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Violence, job satisfaction, and employment intentions among home healthcare registered nurses.
Canton-AN; Sherman-MF; Magda-LA; Westra-LJ; Pearson-JM; Raveis-VH; Gershon-RR
Home Healthc Nurse 2009 Jun; 27(6):364-373
Workplace violence, defined as violent acts directed toward workers, includes physical assault, threat of assault, and verbal abuse and is widely recognized as a threat to workers' health and safety. Healthcare workers, especially nurses, are known to be at high risk. As employees who work alone, have access to drugs, provide care to people in distress, and/or have frequent close contact with clients, they face a greater likelihood of exposure to violence. Nurses' risk has been correlated with degree of patient contact; the odds of physical violence are 7.2 and 9.0 times greater for healthcare workers with moderate and high patient contact, respectively, compared with those with little or no contact.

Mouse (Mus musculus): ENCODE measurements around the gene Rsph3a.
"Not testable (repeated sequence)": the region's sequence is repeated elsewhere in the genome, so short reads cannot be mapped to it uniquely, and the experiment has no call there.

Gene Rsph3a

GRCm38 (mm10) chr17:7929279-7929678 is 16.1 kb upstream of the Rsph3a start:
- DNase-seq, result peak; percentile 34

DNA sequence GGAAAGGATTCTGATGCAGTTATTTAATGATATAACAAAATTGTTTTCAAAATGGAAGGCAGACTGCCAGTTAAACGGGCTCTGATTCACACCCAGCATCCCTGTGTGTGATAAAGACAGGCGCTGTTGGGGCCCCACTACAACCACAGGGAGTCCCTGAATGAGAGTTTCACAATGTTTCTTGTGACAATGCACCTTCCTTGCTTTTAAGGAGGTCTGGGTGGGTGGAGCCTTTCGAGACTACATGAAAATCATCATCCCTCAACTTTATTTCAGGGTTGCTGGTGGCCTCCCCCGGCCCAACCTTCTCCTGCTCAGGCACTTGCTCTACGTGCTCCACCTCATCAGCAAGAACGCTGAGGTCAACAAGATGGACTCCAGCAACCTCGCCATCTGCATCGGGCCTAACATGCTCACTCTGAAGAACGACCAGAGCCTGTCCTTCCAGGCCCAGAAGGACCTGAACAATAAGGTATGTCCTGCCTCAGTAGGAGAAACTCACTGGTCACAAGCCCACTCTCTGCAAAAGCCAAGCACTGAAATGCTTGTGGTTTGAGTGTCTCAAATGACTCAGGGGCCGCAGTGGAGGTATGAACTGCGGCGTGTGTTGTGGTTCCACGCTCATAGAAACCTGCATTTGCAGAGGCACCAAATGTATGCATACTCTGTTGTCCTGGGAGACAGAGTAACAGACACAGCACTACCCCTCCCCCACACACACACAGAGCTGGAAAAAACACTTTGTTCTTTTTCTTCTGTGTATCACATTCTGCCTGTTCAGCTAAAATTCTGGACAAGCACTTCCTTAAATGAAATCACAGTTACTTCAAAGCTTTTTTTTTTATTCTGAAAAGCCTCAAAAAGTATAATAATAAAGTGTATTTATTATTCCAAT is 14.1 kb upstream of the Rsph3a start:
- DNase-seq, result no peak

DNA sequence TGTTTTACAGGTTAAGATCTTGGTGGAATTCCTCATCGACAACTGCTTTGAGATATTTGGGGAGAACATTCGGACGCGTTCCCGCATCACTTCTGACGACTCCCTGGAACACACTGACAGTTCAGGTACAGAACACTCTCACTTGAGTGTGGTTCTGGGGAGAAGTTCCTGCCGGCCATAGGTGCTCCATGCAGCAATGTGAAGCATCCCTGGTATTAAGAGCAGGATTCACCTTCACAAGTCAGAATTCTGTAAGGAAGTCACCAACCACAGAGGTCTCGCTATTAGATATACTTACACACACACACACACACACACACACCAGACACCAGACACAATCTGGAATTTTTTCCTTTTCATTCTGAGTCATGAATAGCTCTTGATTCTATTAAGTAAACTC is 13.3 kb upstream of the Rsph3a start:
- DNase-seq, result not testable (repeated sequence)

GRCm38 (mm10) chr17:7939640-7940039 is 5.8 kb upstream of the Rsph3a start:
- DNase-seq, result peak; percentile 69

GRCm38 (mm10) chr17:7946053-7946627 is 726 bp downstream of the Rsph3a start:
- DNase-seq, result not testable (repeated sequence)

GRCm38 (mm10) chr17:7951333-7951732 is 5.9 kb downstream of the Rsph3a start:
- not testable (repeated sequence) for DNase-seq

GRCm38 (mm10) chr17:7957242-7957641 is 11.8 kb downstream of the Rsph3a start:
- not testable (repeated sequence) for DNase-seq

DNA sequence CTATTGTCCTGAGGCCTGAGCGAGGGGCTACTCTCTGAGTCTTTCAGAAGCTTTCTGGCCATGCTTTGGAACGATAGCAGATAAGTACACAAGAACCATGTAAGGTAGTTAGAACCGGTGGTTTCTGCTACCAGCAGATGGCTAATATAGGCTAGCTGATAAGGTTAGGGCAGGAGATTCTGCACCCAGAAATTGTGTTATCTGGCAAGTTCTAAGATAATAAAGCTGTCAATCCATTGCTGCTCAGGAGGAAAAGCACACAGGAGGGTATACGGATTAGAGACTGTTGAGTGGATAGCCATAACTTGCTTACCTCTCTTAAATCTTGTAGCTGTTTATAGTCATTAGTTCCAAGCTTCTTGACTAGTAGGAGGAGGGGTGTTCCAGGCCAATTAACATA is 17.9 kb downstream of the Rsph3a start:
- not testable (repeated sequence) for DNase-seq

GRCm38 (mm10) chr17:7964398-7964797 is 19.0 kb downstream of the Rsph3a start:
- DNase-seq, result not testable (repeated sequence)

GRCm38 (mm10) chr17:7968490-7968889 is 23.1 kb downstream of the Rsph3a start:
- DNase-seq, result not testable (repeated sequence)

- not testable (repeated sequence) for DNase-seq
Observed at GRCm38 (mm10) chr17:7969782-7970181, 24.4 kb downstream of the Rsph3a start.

Health-care-personnel; Health-hazards; Health-services; Health-surveys; Medical-care; Medical-personnel; Medical-services; Nurses; Nursing; Occupational-exposure; Occupational-hazards; Occupational-health-nursing; Occupational-health-services; Physical-reactions; Physical-stress; Physical-stress; Physiological-effects; Physiological-factors; Physiological-stress; Psychological-effects; Psychological-stress; Risk-analysis; Risk-factors; Statistical-analysis; Work-environment; Worker-health; Work-performance; Workplace-studies
Mailman School of Public Health and School of Nursing, Columbia University, NY, NY 10032
Issue of Publication
Home Healthcare Nurse
Columbia University, Health Sciences
Page last reviewed: September 2, 2020
Content source: National Institute for Occupational Safety and Health Education and Information Division